Getting your child tested
What to expect
If your child has weak muscle tone and delayed development, the doctor may perform a range of tests such as an MRI, a CT scan, or an EEG to look for problems in the brain. If these tests do not seem to suggest a diagnosis, the doctor may do additional tests:
Lumbar puncture for CSF neurotransmitter metabolite panel
Neurotransmitters allow the cells in the nervous system to talk to each other. This test measures the levels of some of the metabolites, or precursors and byproducts, of neurotransmitters. The test is done by collecting some of the fluid in the spine, which is known as a lumbar puncture or spinal tap
Blood test for plasma AADC enzyme activity
This test measures the amount of activity of the AADC enzyme, which is reduced in patients with AADC Deficiency
Your child’s doctor may recommend genetic testing to look for a mutation, or change, in the DDC gene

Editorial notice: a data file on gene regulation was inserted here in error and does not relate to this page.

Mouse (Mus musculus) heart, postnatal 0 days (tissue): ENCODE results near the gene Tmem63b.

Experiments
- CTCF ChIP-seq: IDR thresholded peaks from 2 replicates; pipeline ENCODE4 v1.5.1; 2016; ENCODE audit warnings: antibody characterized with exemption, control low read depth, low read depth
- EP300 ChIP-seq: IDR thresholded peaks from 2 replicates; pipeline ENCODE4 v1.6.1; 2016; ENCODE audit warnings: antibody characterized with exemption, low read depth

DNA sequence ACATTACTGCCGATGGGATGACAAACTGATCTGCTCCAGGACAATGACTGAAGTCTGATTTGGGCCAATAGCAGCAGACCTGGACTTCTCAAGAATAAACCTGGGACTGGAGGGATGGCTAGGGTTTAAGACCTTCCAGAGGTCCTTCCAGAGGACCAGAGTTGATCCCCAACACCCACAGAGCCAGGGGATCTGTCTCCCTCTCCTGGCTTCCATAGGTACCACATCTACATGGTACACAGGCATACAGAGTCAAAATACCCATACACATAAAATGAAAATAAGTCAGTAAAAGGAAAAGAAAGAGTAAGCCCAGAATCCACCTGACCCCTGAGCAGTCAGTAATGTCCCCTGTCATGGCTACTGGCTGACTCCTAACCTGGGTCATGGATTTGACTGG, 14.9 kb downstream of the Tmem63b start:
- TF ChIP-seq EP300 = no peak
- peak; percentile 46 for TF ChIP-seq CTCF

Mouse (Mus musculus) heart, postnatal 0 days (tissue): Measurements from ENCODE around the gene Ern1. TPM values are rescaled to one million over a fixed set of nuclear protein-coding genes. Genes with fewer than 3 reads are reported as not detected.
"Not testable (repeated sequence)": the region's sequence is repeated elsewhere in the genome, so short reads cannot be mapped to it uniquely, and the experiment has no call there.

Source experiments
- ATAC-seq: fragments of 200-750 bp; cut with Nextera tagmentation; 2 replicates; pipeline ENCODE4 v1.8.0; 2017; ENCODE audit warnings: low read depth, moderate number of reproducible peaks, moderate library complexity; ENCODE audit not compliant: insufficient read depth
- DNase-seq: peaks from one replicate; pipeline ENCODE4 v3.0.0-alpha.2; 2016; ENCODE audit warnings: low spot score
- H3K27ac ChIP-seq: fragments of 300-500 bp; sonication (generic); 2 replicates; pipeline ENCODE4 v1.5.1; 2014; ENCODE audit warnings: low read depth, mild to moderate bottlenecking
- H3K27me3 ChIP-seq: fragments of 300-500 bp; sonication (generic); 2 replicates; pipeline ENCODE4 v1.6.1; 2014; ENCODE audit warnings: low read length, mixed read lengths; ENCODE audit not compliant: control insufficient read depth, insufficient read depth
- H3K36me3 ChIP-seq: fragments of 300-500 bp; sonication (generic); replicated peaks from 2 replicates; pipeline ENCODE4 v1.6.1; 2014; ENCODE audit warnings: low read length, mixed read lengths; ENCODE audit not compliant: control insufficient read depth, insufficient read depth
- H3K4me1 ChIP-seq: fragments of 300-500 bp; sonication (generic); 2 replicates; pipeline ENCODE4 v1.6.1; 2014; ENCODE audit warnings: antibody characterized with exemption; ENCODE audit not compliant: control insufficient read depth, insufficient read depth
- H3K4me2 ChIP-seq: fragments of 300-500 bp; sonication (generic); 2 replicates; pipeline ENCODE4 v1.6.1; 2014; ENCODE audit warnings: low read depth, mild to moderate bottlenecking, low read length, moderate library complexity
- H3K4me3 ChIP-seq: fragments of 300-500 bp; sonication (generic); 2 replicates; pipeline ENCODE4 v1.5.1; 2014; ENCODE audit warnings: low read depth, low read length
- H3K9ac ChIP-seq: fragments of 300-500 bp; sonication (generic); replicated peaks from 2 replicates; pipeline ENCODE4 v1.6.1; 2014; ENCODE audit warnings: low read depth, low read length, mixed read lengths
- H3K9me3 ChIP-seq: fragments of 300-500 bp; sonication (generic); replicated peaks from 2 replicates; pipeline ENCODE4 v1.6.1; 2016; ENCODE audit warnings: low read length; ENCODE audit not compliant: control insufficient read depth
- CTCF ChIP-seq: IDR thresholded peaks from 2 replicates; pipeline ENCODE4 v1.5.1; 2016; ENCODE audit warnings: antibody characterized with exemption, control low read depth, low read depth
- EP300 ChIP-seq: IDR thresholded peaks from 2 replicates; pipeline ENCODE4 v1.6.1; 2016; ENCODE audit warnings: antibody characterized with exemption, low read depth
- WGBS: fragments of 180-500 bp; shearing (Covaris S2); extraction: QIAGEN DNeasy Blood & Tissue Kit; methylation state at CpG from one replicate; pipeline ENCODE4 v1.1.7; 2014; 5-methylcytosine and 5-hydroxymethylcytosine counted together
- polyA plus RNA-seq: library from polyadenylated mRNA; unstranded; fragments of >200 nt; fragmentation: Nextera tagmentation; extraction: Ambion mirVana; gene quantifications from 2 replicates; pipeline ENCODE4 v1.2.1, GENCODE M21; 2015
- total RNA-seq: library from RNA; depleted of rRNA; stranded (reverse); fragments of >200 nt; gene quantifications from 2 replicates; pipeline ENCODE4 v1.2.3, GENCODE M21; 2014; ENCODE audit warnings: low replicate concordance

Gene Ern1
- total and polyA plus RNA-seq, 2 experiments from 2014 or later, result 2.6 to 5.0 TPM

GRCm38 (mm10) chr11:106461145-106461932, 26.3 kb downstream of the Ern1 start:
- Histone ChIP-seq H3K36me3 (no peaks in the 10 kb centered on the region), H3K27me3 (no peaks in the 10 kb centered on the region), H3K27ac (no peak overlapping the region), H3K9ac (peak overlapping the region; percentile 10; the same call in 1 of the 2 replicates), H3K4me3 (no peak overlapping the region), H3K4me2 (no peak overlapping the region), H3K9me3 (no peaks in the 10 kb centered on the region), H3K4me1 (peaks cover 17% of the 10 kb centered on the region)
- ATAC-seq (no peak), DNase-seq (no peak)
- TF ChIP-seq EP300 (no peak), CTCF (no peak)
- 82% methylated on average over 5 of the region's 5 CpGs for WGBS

Your child’s doctor may also order other tests that will be helpful in diagnosing your child, including blood and urine tests.
Do you and your child’s doctor suspect AADC Deficiency?
No-cost diagnostic testing is available for eligible patients, which includes plasma 3-OMD measurement, AADC enzyme activity analysis, and DDC gene sequencing. Download a helpful fact sheet for your child’s doctor on the Resources page.Visit Resources
3-OMD=3-O-methyldopa; AADC=aromatic L-amino acid decarboxylase; CSF=cerebrospinal fluid; CT=computed tomography; DDC=dopa decarboxylase; EEG=electroencephalogram; MRI=magnetic resonance imaging.
What types of doctors can diagnose AADC Deficiency?
Movement Disorder Specialist